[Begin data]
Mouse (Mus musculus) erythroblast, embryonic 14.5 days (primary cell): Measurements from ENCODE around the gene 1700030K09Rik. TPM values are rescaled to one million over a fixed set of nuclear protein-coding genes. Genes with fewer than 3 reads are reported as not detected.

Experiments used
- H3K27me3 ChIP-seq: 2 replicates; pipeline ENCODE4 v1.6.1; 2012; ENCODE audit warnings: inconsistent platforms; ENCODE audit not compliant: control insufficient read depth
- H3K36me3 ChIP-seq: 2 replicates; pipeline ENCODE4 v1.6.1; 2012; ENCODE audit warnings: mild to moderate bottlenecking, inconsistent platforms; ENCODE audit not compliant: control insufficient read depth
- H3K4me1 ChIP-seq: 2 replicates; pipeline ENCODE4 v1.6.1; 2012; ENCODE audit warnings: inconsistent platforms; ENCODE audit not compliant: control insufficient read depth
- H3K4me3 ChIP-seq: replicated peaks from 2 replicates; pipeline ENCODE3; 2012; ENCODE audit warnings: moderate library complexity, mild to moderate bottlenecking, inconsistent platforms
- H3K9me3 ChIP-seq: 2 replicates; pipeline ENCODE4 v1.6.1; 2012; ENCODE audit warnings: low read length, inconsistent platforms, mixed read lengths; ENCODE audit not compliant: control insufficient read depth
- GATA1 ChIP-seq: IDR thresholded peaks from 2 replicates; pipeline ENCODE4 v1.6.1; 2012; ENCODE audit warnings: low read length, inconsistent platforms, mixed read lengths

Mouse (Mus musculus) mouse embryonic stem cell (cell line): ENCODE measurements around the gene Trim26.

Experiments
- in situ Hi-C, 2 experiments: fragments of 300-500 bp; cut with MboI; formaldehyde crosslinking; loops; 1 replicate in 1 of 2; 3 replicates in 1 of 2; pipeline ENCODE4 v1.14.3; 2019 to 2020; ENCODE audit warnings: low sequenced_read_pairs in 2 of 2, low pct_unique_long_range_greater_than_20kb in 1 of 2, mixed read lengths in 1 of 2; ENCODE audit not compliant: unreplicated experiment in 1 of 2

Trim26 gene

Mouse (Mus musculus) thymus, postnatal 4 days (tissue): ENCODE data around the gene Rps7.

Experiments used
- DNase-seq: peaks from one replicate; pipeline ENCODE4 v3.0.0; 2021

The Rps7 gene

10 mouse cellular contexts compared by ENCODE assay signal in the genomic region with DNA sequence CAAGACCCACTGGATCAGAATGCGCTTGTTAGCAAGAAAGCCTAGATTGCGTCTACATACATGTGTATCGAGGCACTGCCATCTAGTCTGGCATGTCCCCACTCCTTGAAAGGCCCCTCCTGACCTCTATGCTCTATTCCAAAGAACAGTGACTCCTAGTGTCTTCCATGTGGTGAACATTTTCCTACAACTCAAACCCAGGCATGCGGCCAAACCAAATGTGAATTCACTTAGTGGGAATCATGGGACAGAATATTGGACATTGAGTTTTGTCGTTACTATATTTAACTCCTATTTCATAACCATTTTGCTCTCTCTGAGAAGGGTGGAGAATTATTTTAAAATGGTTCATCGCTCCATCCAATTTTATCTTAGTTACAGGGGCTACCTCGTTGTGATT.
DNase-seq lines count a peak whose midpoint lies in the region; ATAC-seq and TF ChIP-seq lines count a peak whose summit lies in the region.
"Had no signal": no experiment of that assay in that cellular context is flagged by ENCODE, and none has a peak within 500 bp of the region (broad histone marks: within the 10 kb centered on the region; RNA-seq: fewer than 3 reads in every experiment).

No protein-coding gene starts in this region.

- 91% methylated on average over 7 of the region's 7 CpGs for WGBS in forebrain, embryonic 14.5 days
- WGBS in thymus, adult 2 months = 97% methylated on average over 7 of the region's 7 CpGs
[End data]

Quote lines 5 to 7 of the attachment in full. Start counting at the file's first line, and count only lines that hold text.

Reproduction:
- H3K4me1 ChIP-seq: 2 replicates; pipeline ENCODE4 v1.6.1; 2012; ENCODE audit warnings: inconsistent platforms; ENCODE audit not compliant: control insufficient read depth
- H3K4me3 ChIP-seq: replicated peaks from 2 replicates; pipeline ENCODE3; 2012; ENCODE audit warnings: moderate library complexity, mild to moderate bottlenecking, inconsistent platforms
- H3K9me3 ChIP-seq: 2 replicates; pipeline ENCODE4 v1.6.1; 2012; ENCODE audit warnings: low read length, inconsistent platforms, mixed read lengths; ENCODE audit not compliant: control insufficient read depth